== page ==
JF: It was a historical port, very important on the Baltic Sea. After the Versailles Treaty, it was decided to create the free town – with very important Polish rights there. One of those rights was to operate in the harbor, in the port. But the practical experience of Poles was not very good. Practically, Gdańsk was German, in ethnic categories, and they were not happy to be a free town separated from Germany.

 

And politically it was very hard to cooperate in Gdańsk. I think that was the main impulse for the Polish government to build the civic harbor in Gdynia. It had decided to build the center for the Polish navy here in Gdynia, because the free town was demilitarized. It was impossible for either nation to have navies there. The decision to build the navy harbor was in 1920, as far as I can remember.

 

AA: First, the temporary harbor for fishermen had been created. But that was obvious: if we have the sea, we have to have a harbor for fishermen. And it was easiest, as a temporary harbor. Then came the navy one.

 

AL: Is that the familiar photo of the first big pier, jutting out off the shore?

 

AA: The wooden pier, yes, which was for fishermen. Then they started building the harbor for the navy.

 

AL: Was the navy harbor when excavations and dredging began, back inland from the shoreline?

 

AA: No, it was in Oksywie, north of that part of the harbor. There is an academy there for the navy. It’s just seven kilometers away, across the canal.

 

In our main exhibition, there's a large-screen animation near the beginning of the exhibition, the third or fourth "dock” [alcove], is about the harbor. Because it’s really complicated, and very detailed. Over twelve years everything changes. They began to build a harbor for trade, but there was a political and economic kick for our harbor, because of a dockers' strike.

 

JF: Britain's dockers.

 

AA: And Scandinavia needed to buy coal.

 

JF: Because of Swedish steel [industry].

 

AA: They decided to import coal from Poland. From Silesia, the railroad was built.

 

AL: From south to north, with this ready market because of the strike in the UK.

 

AA: That’s why they built this big basin, and why the port is this big.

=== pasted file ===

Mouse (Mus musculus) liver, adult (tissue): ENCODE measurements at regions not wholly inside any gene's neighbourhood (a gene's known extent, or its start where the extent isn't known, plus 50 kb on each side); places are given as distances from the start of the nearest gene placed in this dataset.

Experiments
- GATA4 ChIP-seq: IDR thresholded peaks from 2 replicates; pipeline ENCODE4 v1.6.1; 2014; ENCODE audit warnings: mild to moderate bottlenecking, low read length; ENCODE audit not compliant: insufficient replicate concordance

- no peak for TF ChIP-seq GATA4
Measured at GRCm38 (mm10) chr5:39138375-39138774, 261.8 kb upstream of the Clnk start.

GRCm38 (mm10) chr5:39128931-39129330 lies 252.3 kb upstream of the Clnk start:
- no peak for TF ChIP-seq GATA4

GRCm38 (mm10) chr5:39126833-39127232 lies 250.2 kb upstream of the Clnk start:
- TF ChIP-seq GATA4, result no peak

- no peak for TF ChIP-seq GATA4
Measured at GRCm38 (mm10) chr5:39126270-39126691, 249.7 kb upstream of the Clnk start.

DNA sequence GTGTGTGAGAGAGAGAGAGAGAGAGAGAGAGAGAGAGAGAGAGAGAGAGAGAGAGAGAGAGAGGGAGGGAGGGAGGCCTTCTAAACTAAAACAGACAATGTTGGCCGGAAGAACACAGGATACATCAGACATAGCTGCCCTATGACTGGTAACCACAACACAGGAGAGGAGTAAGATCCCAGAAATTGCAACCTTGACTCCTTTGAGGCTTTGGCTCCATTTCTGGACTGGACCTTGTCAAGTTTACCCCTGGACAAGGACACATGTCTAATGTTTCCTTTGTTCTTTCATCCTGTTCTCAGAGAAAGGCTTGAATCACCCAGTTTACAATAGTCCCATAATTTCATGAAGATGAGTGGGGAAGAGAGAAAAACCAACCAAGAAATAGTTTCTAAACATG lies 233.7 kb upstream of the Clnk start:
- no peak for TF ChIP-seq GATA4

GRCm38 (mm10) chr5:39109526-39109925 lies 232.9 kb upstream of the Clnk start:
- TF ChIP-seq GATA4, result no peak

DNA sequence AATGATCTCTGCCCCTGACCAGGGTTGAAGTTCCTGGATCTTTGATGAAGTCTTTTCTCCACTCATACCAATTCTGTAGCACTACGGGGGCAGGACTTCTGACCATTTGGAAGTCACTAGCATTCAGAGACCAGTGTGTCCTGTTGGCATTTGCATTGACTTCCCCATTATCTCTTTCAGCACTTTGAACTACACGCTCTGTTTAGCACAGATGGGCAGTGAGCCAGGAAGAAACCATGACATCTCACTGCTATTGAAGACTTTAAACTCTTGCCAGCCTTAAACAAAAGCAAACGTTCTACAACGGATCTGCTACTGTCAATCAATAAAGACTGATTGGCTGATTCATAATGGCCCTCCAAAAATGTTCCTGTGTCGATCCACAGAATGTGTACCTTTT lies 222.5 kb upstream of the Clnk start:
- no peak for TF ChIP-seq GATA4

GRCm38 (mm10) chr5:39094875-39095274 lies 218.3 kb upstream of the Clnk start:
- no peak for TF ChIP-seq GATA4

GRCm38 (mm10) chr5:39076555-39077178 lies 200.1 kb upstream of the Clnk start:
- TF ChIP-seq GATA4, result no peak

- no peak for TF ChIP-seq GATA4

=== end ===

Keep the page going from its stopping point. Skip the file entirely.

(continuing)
AL: They recognized the opportunity for a rapid return on those substantial investments.

 

JF: Sweden needed big quantities of coal for the steel industry – which needs coal, of course. So this connection between Upper Silesia and Gdynia is basic. That’s the basis for the history of the harbor in Gdynia.

 

One of my ideas after the exhibition about Gdynia and Tel Aviv is to hold an exhibition about Gdynia and Katowice [capital of Upper Silesia, Poland's important mining district].

 

AL: In terms of what you’re doing with your institution and what's developing with the Silesian Museum in its new headquarters [see interview with Director Alicja Knast, here and here], renovated into the former Katowice Mine spaces – there seems a great potential there.

 

AA: The [modernist] architecture is another link. And I like Katowice a lot.

 

JF: Me, too. Let me mention something of an anecdote. Before the war, in the Free City of Gdańsk, some 5 to 7 percent of the population was Polish, with the Jozef Piłsudski Middle School, and they decorated the main school auditorium with frescos. On the ceiling was a big allegory of the Polish sky, really very fine in artistic terms. On the walls were two cycles of views of Polish towns.

 

One of those started with Kraków and showed historic towns on the Vistula River to Gdańsk. The other was another cycle of Polish towns, which started with Katowice and ended with Gdynia. The one side was titled "By the Vistula River to Gdańsk," the other was "By the Railway to Gdynia" – historical and modern Poland, on either side in this Polish school in Gdańsk. Which to me is fantastic, as a symbol of those two legs of Polish identity.